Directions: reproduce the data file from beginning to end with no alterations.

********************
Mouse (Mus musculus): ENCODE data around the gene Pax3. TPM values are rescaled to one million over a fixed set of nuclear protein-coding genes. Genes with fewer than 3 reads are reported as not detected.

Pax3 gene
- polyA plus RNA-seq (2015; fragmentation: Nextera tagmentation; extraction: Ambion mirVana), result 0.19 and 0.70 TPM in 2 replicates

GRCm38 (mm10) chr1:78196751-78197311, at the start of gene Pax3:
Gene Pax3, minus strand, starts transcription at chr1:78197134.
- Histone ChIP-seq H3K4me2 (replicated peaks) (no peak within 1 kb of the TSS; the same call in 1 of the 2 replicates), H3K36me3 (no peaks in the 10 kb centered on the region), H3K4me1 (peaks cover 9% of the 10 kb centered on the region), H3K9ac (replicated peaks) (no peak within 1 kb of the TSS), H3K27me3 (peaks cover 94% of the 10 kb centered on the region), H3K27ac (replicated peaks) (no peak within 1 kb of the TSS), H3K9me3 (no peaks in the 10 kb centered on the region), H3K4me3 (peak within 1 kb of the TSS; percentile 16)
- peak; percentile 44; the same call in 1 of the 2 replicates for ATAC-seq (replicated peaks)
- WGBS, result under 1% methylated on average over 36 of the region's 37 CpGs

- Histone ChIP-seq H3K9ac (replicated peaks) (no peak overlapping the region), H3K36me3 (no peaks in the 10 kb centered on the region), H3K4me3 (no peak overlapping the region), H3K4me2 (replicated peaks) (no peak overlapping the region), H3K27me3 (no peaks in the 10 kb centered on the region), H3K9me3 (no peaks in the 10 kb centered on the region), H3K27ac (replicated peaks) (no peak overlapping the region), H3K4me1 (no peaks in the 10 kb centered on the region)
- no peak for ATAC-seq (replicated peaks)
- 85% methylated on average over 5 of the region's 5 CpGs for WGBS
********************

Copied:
Mouse (Mus musculus): ENCODE data around the gene Pax3. TPM values are rescaled to one million over a fixed set of nuclear protein-coding genes. Genes with fewer than 3 reads are reported as not detected.

Pax3 gene
- polyA plus RNA-seq (2015; fragmentation: Nextera tagmentation; extraction: Ambion mirVana), result 0.19 and 0.70 TPM in 2 replicates

GRCm38 (mm10) chr1:78196751-78197311, at the start of gene Pax3:
Gene Pax3, minus strand, starts transcription at chr1:78197134.
- Histone ChIP-seq H3K4me2 (replicated peaks) (no peak within 1 kb of the TSS; the same call in 1 of the 2 replicates), H3K36me3 (no peaks in the 10 kb centered on the region), H3K4me1 (peaks cover 9% of the 10 kb centered on the region), H3K9ac (replicated peaks) (no peak within 1 kb of the TSS), H3K27me3 (peaks cover 94% of the 10 kb centered on the region), H3K27ac (replicated peaks) (no peak within 1 kb of the TSS), H3K9me3 (no peaks in the 10 kb centered on the region), H3K4me3 (peak within 1 kb of the TSS; percentile 16)
- peak; percentile 44; the same call in 1 of the 2 replicates for ATAC-seq (replicated peaks)
- WGBS, result under 1% methylated on average over 36 of the region's 37 CpGs

- Histone ChIP-seq H3K9ac (replicated peaks) (no peak overlapping the region), H3K36me3 (no peaks in the 10 kb centered on the region), H3K4me3 (no peak overlapping the region), H3K4me2 (replicated peaks) (no peak overlapping the region), H3K27me3 (no peaks in the 10 kb centered on the region), H3K9me3 (no peaks in the 10 kb centered on the region), H3K27ac (replicated peaks) (no peak overlapping the region), H3K4me1 (no peaks in the 10 kb centered on the region)
- no peak for ATAC-seq (replicated peaks)
- 85% methylated on average over 5 of the region's 5 CpGs for WGBS